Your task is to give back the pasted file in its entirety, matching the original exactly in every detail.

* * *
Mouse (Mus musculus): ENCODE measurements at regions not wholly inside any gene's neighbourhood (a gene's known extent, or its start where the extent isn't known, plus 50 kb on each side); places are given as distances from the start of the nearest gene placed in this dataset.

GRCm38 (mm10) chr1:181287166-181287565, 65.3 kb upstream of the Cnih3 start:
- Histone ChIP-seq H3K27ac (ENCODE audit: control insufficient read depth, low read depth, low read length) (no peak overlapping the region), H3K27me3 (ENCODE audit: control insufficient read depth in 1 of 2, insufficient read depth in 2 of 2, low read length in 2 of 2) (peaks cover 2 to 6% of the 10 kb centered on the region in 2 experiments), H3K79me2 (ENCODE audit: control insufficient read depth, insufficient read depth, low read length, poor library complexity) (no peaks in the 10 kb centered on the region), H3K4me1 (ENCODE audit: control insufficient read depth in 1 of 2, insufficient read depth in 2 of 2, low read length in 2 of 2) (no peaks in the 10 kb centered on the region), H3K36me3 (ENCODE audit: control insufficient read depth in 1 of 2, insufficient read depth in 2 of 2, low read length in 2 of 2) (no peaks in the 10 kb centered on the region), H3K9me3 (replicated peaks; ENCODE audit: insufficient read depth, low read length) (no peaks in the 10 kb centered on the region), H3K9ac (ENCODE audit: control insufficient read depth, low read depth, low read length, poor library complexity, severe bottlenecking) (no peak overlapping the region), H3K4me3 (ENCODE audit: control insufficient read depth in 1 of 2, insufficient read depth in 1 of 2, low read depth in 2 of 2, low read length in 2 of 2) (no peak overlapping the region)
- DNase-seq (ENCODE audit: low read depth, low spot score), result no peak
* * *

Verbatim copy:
Mouse (Mus musculus): ENCODE measurements at regions not wholly inside any gene's neighbourhood (a gene's known extent, or its start where the extent isn't known, plus 50 kb on each side); places are given as distances from the start of the nearest gene placed in this dataset.

GRCm38 (mm10) chr1:181287166-181287565, 65.3 kb upstream of the Cnih3 start:
- Histone ChIP-seq H3K27ac (ENCODE audit: control insufficient read depth, low read depth, low read length) (no peak overlapping the region), H3K27me3 (ENCODE audit: control insufficient read depth in 1 of 2, insufficient read depth in 2 of 2, low read length in 2 of 2) (peaks cover 2 to 6% of the 10 kb centered on the region in 2 experiments), H3K79me2 (ENCODE audit: control insufficient read depth, insufficient read depth, low read length, poor library complexity) (no peaks in the 10 kb centered on the region), H3K4me1 (ENCODE audit: control insufficient read depth in 1 of 2, insufficient read depth in 2 of 2, low read length in 2 of 2) (no peaks in the 10 kb centered on the region), H3K36me3 (ENCODE audit: control insufficient read depth in 1 of 2, insufficient read depth in 2 of 2, low read length in 2 of 2) (no peaks in the 10 kb centered on the region), H3K9me3 (replicated peaks; ENCODE audit: insufficient read depth, low read length) (no peaks in the 10 kb centered on the region), H3K9ac (ENCODE audit: control insufficient read depth, low read depth, low read length, poor library complexity, severe bottlenecking) (no peak overlapping the region), H3K4me3 (ENCODE audit: control insufficient read depth in 1 of 2, insufficient read depth in 1 of 2, low read depth in 2 of 2, low read length in 2 of 2) (no peak overlapping the region)
- DNase-seq (ENCODE audit: low read depth, low spot score), result no peak